Give the People Medicare-for-All
The U.S. Supreme Court’s vetting of President Obama’s health legislation means Americans will be forced to “spend up to 9 percent of their income and still not get actual healthcare,” said Dr. Margaret Flowers, who joined other physicians in a brief on behalf of Medicare-for-All. The Obama bill amounts to “corporate welfare on steroids,” said Dr. Flowers. Jean Ross, a co-president of National Nurses United, said “No one should have to wait till they’re 65 to have the best healthcare system. We need Medicare-for-All, from the time you’re born.”
Mandatory Life in Prison for Juveniles is Unconstitutional
“In every area of the law we protect child status, except in the criminal justice system, where we increasingly sentence them just as if they are adults – even if they’re as young as 13 or 14,” said Bryan Stevenson, of the Equal Justice Initiative. Under the high court’s ruling, juveniles can still be sentenced to life, but the penalty cannot be mandatory. Minorities make up about 70 percent of kids serving life terms.
Arizona Immigration Decision is a Victory, But…
“It is wrong to assume that Justice Roberts has a rebirth as some type of moderate,” said Shanta Driver, national chairperson of BAMN, By Any Means Necessary. Racial profiling remains embedded in U.S. immigration practice, “including the federal Secure Communities Act,” backed by the Obama administration.
It’s “All Purely Race” in Jasper, Texas
The Texas town where three white men chained and dragged James Byrd Jr. to his death behind their pickup truck, in 1998, recently recalled two of its Black city councilmen and fired its first African American police chief. The town’s racists “believe that they can do and say anything without anybody taking issue with them,” said Atty. David Bersen, who filed an Equal Employment Opportunity Commission complaint on behalf of ex-police chief Rodney Pearson. “It’s all purely race.”
Lynne Stewart Sentence Stands
Human rights lawyer Lynne Stewart lost her appeal of a 10-year prison sentence for her conduct in defending a client on terror charges. Stewart, 72, is held at a medical prison near Fort Worth, Texas, where she recently underwent surgery. “They’re referring to Lynne as having disrespect for the law,” said her husband, Ralph Poynter. “My reaction is, anybody that has studied the history of American law knows it’s based in genocide, slavery and the double standard. The only things we can look up to in America that are positive are those people that followed justice rather than law.”
New Orleans Katrina School Firings Illegal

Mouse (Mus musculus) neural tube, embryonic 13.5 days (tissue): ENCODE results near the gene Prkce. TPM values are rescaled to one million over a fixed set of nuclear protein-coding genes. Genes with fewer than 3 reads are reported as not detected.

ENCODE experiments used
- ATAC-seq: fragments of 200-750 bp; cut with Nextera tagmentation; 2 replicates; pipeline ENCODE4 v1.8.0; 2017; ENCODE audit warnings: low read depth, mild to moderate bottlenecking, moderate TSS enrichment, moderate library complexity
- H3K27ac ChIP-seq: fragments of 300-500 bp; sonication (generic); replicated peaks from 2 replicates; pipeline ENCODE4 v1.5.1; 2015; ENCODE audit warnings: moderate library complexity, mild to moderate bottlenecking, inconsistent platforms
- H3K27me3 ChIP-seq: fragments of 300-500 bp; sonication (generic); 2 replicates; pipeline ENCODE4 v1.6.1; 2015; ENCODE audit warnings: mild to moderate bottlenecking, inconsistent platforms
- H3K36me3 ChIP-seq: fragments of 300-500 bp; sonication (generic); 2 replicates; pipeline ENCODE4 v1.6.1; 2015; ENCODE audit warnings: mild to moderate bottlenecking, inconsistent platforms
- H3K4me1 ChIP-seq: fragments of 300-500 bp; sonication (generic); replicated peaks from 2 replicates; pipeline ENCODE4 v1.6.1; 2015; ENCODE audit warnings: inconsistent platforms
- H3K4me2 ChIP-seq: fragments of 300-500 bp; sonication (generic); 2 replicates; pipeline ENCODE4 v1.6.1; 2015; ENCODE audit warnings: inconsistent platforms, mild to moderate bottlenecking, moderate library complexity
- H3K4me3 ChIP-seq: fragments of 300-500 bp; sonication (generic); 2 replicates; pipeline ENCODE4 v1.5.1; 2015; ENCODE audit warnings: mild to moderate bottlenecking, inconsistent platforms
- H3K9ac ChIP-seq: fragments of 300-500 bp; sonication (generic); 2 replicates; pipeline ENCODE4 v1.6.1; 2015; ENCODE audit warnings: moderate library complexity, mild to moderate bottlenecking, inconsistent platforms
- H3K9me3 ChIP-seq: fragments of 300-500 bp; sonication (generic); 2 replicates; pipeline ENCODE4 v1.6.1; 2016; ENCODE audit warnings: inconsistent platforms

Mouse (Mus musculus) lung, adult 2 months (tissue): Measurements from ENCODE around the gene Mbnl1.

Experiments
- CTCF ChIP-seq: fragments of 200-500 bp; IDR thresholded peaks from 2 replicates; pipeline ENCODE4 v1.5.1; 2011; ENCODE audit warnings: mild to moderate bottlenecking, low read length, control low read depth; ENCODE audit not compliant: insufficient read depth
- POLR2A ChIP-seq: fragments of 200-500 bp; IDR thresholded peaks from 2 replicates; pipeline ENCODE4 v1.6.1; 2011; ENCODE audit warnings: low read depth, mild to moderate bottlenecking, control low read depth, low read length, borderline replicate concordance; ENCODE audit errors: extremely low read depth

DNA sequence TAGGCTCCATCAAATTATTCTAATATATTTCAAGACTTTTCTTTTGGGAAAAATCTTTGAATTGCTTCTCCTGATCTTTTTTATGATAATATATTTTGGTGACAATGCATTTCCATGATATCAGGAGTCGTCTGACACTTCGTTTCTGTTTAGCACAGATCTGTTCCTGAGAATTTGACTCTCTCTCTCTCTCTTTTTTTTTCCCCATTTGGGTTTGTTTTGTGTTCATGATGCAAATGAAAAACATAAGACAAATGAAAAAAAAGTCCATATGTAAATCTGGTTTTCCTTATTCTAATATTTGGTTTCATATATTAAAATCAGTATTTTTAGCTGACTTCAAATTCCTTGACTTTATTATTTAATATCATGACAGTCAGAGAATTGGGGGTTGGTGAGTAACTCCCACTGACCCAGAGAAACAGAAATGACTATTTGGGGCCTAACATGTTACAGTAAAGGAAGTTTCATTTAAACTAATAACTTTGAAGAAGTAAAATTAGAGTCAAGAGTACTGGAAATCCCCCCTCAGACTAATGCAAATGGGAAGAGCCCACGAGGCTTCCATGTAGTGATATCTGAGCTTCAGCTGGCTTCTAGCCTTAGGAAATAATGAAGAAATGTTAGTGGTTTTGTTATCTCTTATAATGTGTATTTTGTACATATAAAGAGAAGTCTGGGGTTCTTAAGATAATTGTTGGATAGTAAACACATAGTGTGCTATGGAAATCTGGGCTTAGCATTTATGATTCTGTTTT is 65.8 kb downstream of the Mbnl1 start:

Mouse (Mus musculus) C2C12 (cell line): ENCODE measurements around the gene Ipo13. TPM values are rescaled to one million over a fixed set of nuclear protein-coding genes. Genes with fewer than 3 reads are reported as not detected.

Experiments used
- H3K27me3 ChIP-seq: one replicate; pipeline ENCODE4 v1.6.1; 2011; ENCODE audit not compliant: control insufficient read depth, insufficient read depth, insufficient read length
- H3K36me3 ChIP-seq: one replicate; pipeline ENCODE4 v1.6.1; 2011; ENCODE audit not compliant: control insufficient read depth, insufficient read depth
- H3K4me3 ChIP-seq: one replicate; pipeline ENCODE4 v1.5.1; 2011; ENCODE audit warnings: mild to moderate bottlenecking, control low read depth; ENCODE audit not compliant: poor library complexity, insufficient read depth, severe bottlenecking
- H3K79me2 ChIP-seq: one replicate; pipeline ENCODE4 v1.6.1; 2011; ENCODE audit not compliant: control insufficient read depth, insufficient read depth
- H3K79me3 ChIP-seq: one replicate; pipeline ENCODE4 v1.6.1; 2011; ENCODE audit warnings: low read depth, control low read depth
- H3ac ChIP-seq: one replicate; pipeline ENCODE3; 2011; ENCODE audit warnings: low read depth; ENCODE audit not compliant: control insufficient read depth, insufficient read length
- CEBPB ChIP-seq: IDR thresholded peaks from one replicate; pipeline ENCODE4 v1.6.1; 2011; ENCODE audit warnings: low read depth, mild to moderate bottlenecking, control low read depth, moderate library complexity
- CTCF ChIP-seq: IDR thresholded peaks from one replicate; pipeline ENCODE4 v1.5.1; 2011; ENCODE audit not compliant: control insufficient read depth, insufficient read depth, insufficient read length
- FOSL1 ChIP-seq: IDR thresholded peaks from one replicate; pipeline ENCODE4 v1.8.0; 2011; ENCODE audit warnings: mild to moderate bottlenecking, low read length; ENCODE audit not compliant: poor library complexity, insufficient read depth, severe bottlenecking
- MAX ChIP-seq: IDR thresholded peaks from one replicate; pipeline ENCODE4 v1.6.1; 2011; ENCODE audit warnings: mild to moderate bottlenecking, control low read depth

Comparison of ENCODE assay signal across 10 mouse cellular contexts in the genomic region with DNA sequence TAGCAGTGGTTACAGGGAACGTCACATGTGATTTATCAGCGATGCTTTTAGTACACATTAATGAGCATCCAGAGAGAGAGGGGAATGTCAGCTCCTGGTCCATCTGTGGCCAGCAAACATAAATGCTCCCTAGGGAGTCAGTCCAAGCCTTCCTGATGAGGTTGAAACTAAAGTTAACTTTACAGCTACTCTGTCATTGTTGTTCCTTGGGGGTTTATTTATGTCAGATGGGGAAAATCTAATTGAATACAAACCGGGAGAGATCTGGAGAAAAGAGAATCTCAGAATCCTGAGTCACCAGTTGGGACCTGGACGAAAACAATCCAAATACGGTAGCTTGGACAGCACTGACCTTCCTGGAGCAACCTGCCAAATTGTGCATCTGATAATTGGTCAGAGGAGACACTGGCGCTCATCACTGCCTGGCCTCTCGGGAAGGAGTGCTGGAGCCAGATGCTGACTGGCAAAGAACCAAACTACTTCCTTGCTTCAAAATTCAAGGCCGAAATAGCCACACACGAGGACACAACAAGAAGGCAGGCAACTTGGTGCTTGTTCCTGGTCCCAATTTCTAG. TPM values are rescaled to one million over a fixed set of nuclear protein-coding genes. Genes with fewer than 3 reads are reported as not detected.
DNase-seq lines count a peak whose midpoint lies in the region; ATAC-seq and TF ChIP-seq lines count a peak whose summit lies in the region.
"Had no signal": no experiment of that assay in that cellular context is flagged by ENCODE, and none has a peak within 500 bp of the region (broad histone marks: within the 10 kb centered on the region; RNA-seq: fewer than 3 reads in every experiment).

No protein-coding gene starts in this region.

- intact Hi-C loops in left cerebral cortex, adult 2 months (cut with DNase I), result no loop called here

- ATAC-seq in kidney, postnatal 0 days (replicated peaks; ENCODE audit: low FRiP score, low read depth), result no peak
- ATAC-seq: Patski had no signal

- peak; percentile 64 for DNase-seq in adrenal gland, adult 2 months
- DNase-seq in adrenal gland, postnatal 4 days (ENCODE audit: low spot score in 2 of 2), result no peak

A federal judge ruled that local and state officials acted illegally when they fired 7,500 New Orleans public school employees to make way for charter schools, in the wake of the 2005 Katrina disaster. Seven of the former employees won cash awards ranging from $48,000 to $48,000, and the total owed to the entire class of plaintiffs could run in the tens of millions. “From the beginning it was a wrongful takeover” based on “manufactured evidence of failure,” said Willie Zanders, lawyer for the plaintiffs. “Many people saw this as an opportunity to privatize public education.” Eighty percent of New Orleans schools are now charters.
POP Demonstration Marathon Passes One-Year Mark in Newark
“We’ve certainly drawn attention to the issue of unemployment in our community,” said Larry Hamm, chairman of the People’s Organization for Progress (POP), based in Newark, New Jersey. POP set out last June 27 to hold daily demonstrations, 7 days a week, to match or exceed the 381-day longevity of the 1955 Montgomery, Alabama Bus Boycott. The grassroots activists are building for a huge rally for jobs, peace, equality and justice on July 11 – with help from a coalition of 179 endorsing organizations.
U.S. Enables Genocide in Congo
“The United States has been an enabler” of Rwanda’s destabilization of the neighboring Democratic Republic of Congo, contributing to the deaths of 6 million Congolese since 1996, said Claude Gatebuke, of the African Great Lakes Network. “The U.S. is one of the largest donors to the Rwandan government in terms of funds, but also military training” to the tune of over $1 billion in the past decade, said Gatebuke. “When you give a world criminal more resources, they commit more crimes.”
Buju Banton Loses Appeal
A federal appeals court confirmed Jamaican musical artist Buju Banton’s 10-year sentence on charges of conspiracy to distribute cocaine. The government case against Banton, who turns 39 on July 15, relied heavily on a paid informer. “Buju’s case represents a lot of cases in America in terms of the use of confidential informants who make millions of dollars of untaxed income,” said Chris Sweeney, editor of the New Times, in Miami. Dr. Carolyn Cooper, a member of Banton’s support committee and a lecturer at the University of the West Indies, in Jamaica, said “There are many of us who feel that Buju’s arrest and incarceration is really an attack on the Jamaican music industry, because of the kinds of messages that some of the artists have sending out about sexual politics. So many of us in Jamaica believe that it is a set-up.”